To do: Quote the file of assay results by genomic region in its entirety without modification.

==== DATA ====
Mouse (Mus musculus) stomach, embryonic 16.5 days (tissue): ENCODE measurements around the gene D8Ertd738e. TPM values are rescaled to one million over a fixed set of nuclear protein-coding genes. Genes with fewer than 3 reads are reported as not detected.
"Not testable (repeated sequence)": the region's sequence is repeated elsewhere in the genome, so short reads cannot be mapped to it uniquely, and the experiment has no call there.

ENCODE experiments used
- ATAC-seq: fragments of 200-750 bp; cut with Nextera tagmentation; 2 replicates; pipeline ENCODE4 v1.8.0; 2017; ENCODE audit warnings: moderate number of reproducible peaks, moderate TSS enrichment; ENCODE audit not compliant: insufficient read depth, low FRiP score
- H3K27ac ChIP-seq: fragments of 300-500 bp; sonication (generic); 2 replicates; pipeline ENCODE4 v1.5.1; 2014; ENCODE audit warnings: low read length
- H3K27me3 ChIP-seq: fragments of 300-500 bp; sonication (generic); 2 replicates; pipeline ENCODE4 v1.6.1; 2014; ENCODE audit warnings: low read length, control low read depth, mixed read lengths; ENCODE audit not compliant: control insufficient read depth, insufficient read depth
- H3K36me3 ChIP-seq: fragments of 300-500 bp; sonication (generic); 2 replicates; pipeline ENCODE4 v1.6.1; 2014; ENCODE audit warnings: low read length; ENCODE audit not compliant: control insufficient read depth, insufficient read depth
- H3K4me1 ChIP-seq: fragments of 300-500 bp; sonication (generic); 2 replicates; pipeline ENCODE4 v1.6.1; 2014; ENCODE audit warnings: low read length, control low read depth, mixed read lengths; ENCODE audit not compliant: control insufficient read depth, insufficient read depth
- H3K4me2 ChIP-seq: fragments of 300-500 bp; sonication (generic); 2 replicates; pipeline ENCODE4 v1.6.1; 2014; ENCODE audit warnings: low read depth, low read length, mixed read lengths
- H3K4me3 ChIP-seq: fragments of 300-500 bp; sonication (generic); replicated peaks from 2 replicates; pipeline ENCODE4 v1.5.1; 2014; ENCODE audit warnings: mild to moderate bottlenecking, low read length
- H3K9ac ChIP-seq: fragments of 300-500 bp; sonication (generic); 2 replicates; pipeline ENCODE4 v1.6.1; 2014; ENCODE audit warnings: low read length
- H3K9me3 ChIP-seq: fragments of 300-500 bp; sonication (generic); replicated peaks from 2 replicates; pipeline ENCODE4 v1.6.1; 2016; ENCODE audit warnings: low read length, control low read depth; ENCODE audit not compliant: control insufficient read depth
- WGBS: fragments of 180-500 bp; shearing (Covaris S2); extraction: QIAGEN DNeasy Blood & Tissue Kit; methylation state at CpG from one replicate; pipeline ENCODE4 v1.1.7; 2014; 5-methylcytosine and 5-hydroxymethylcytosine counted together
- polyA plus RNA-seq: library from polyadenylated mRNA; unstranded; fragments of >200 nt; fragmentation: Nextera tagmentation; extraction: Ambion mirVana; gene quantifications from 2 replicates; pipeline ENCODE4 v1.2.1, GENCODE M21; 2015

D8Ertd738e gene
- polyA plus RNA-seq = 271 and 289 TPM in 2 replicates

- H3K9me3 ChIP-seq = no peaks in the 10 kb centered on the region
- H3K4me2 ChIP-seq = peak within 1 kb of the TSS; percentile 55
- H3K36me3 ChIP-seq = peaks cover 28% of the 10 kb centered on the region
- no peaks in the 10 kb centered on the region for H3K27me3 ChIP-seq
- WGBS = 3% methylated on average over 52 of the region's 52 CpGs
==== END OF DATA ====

Mouse (Mus musculus) stomach, embryonic 16.5 days (tissue): ENCODE measurements around the gene D8Ertd738e. TPM values are rescaled to one million over a fixed set of nuclear protein-coding genes. Genes with fewer than 3 reads are reported as not detected.
"Not testable (repeated sequence)": the region's sequence is repeated elsewhere in the genome, so short reads cannot be mapped to it uniquely, and the experiment has no call there.

ENCODE experiments used
- ATAC-seq: fragments of 200-750 bp; cut with Nextera tagmentation; 2 replicates; pipeline ENCODE4 v1.8.0; 2017; ENCODE audit warnings: moderate number of reproducible peaks, moderate TSS enrichment; ENCODE audit not compliant: insufficient read depth, low FRiP score
- H3K27ac ChIP-seq: fragments of 300-500 bp; sonication (generic); 2 replicates; pipeline ENCODE4 v1.5.1; 2014; ENCODE audit warnings: low read length
- H3K27me3 ChIP-seq: fragments of 300-500 bp; sonication (generic); 2 replicates; pipeline ENCODE4 v1.6.1; 2014; ENCODE audit warnings: low read length, control low read depth, mixed read lengths; ENCODE audit not compliant: control insufficient read depth, insufficient read depth
- H3K36me3 ChIP-seq: fragments of 300-500 bp; sonication (generic); 2 replicates; pipeline ENCODE4 v1.6.1; 2014; ENCODE audit warnings: low read length; ENCODE audit not compliant: control insufficient read depth, insufficient read depth
- H3K4me1 ChIP-seq: fragments of 300-500 bp; sonication (generic); 2 replicates; pipeline ENCODE4 v1.6.1; 2014; ENCODE audit warnings: low read length, control low read depth, mixed read lengths; ENCODE audit not compliant: control insufficient read depth, insufficient read depth
- H3K4me2 ChIP-seq: fragments of 300-500 bp; sonication (generic); 2 replicates; pipeline ENCODE4 v1.6.1; 2014; ENCODE audit warnings: low read depth, low read length, mixed read lengths
- H3K4me3 ChIP-seq: fragments of 300-500 bp; sonication (generic); replicated peaks from 2 replicates; pipeline ENCODE4 v1.5.1; 2014; ENCODE audit warnings: mild to moderate bottlenecking, low read length
- H3K9ac ChIP-seq: fragments of 300-500 bp; sonication (generic); 2 replicates; pipeline ENCODE4 v1.6.1; 2014; ENCODE audit warnings: low read length
- H3K9me3 ChIP-seq: fragments of 300-500 bp; sonication (generic); replicated peaks from 2 replicates; pipeline ENCODE4 v1.6.1; 2016; ENCODE audit warnings: low read length, control low read depth; ENCODE audit not compliant: control insufficient read depth
- WGBS: fragments of 180-500 bp; shearing (Covaris S2); extraction: QIAGEN DNeasy Blood & Tissue Kit; methylation state at CpG from one replicate; pipeline ENCODE4 v1.1.7; 2014; 5-methylcytosine and 5-hydroxymethylcytosine counted together
- polyA plus RNA-seq: library from polyadenylated mRNA; unstranded; fragments of >200 nt; fragmentation: Nextera tagmentation; extraction: Ambion mirVana; gene quantifications from 2 replicates; pipeline ENCODE4 v1.2.1, GENCODE M21; 2015

D8Ertd738e gene
- polyA plus RNA-seq = 271 and 289 TPM in 2 replicates

- H3K9me3 ChIP-seq = no peaks in the 10 kb centered on the region
- H3K4me2 ChIP-seq = peak within 1 kb of the TSS; percentile 55
- H3K36me3 ChIP-seq = peaks cover 28% of the 10 kb centered on the region
- no peaks in the 10 kb centered on the region for H3K27me3 ChIP-seq
- WGBS = 3% methylated on average over 52 of the region's 52 CpGs